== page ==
The thing about Bond, James Bond

This post is long, long overdue. I think it was a little over two months ago now that Roger Moore’s death was announced. He died of old age, nothing that would be a theme of a murder mystery, and in the theatre chain in our country it was announced that there would be a viewing of ‘Tomorrow Never Dies’.

A few weeks before Moore’s death, my friend and I were eating dinner. We got into an interesting conversation on why I like the James Bond franchise so much — she announced that, while she hardly watched any of the Bond movies even though she’s a big film-fanatic, she was heavily under the expression that Bond is a misogynistic serial killer who drives fancy cars…and breaks them, among other things. While this all is certainly true, to me there’s so much more to the James Bond franchise.

Even though I actually call myself a feminist. I find myself even to be willing enough to ‘overlook’ the bad things surrounding the franchise as something that I find culturally interesting. And this really intrigued me maybe most of all. But while we were at dinner I couldn’t quite express why and what it was about the franchise that appealed to me so much. I stammered a bit about Timothy Dalton, the amazing filming locations, Judi Dench as M and the strong theme songs.

Of course we went to the viewing of Tomorrow Never Dies. And I decided to make a bit of a blogpost trying to pin down for myself what it is about the franchise that I still enjoy so, so much.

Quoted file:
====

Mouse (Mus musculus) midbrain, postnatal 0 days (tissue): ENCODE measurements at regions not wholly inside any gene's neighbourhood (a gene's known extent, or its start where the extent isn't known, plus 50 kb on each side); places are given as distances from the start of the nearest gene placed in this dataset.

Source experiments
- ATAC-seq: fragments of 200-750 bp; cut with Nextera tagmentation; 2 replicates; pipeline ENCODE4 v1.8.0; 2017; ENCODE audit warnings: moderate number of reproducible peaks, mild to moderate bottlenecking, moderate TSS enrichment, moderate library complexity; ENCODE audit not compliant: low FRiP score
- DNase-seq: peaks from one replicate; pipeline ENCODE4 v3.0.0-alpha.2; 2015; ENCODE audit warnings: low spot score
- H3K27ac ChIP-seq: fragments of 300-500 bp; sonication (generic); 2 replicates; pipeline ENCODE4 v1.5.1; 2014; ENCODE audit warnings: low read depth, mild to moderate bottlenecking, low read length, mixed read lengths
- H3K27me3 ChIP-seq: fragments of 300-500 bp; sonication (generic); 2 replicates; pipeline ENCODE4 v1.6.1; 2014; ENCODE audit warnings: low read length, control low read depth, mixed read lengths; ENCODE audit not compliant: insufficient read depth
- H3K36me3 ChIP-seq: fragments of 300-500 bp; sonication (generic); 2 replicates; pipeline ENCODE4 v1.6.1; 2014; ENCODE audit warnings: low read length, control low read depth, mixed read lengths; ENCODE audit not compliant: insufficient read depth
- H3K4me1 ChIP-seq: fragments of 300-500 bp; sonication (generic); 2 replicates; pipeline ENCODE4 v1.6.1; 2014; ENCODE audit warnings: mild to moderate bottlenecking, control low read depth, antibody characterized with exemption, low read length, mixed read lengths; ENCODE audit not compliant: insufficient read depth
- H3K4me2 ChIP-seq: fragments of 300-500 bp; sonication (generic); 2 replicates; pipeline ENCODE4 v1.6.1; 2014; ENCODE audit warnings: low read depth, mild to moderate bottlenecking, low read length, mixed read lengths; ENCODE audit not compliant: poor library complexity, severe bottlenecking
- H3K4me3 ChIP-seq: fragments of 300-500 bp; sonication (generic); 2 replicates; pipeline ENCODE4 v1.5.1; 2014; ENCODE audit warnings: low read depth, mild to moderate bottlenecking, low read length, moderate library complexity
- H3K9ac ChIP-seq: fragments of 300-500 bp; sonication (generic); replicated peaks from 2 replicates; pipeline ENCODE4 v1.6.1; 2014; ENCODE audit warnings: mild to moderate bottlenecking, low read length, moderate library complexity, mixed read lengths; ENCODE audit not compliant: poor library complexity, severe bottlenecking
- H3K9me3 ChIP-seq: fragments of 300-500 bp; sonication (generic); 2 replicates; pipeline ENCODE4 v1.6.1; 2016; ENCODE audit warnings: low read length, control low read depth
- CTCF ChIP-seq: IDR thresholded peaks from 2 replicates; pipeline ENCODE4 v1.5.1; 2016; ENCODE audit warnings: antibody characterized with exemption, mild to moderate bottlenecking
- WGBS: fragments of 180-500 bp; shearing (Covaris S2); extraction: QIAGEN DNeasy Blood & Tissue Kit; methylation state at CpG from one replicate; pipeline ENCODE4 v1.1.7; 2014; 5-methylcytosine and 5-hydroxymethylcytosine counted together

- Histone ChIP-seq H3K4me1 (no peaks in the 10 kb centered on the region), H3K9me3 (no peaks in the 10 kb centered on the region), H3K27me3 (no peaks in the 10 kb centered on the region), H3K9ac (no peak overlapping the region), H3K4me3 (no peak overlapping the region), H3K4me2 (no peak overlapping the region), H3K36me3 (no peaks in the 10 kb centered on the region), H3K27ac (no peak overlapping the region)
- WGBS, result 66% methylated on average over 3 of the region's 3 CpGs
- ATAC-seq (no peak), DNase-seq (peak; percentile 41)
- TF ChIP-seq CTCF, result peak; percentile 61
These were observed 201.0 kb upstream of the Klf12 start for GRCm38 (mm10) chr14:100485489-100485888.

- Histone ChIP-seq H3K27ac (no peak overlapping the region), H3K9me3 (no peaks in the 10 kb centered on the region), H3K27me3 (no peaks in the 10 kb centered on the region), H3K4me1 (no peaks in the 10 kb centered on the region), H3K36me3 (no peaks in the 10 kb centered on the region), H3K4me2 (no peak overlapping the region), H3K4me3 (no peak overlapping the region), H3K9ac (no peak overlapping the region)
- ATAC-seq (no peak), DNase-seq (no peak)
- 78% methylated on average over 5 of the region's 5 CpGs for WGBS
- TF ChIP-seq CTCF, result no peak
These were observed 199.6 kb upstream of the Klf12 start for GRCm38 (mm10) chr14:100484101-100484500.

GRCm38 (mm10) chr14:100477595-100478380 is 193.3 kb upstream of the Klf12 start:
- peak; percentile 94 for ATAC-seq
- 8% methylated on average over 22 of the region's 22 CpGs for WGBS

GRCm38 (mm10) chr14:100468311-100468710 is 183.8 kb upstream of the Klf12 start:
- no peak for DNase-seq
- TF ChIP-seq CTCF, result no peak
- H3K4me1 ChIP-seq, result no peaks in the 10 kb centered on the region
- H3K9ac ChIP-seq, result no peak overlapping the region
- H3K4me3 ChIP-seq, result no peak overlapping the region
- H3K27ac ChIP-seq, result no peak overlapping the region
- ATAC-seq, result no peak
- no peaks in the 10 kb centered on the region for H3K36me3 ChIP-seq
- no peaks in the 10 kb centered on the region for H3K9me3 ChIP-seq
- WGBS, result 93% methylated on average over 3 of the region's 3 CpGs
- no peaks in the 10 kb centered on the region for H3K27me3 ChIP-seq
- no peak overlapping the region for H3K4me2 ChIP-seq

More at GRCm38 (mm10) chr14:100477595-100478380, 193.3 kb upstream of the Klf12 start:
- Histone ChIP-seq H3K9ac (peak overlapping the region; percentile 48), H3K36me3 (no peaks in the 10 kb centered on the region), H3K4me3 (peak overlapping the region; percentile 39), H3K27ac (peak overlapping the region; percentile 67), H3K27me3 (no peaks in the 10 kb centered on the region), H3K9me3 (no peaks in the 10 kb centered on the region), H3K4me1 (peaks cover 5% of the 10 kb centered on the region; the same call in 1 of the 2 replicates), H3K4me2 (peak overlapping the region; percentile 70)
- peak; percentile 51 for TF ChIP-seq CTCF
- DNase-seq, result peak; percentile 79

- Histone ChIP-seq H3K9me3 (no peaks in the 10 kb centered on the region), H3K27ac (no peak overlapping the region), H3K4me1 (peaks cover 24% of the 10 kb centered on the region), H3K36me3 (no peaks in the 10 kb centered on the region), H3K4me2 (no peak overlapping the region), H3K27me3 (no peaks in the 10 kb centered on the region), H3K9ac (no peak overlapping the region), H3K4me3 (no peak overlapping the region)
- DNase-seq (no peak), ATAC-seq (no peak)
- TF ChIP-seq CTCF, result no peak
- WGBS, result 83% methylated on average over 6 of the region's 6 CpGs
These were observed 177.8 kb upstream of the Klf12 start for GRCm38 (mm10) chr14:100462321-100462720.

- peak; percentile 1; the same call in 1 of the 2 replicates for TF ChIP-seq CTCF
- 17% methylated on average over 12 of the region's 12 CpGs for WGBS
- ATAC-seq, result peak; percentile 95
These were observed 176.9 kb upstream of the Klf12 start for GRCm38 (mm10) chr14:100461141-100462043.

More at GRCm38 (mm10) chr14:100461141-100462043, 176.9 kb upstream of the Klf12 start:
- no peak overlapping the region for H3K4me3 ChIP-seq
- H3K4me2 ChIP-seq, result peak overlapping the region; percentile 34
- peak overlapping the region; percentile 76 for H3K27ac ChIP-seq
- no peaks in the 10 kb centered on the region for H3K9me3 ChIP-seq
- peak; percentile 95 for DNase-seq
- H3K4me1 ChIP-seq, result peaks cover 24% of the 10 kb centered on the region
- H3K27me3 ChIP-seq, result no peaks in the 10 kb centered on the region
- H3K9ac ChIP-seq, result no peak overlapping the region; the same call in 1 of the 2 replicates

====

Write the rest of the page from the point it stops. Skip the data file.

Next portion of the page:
There are several reasons why I rave about the James Bond franchise. I am well aware people don’t agree with me. So please, don’t get your knickers in a twist and just hear me out. If you don’t understand my opinion (agreeing is something entirely different) after reading this, I cordially invite you to the comment section because that would be fun.

I categorised the facets of my appreciation in six different topics, just to make it a bit more easy to read (or skip through).

 

1) The films are culturally informative

This is definitely my number one reason why I like the franchise so much. It’s been going on for decades and depicts the cultural aspects of each place in time. It’s a bit like a time machine, but than just more fun to see as you ‘travel’ across the different cultural landscapes. Each film pays homage to the time in history they were made in. Obviously because they made it from their point of view(ish) and tried to keep things interesting and futuristic-y for the audience.

Of course, it’s all a bit magnified and glamorised. But then again, it’s a movie! Movies are generally made for entertainment! Each film is made for an audience of that specific time. The film had to appeal to the audience of that time to do well at the box office. You can see the cultural aspects back see it back in the storyline, the fashion, the places, the jokes and the gadgets from Q. But maybe also mostly through the characterisation of the James Bond-figure.

I always try to look at a Bond film in relation to the cultural landscape around it. For example, the start of Daniel Craig as James: we’re in a world were it seems society has become much more violent and interconnected. We know about disasters around the world much quicker than ever before. Therefore I think that his persona of being tough and a bit gruff and his way of ploughing through the film, just punching his way through the action is a very interesting difference with, say Sean Connery as Bond being mostly slick, smooth and suave – not just around women but in everything he does. But at the same time, they’re both James Bond, being bad-ass, self-assured, confident, and unapologetic. That might have a bit a of a timeless appeal.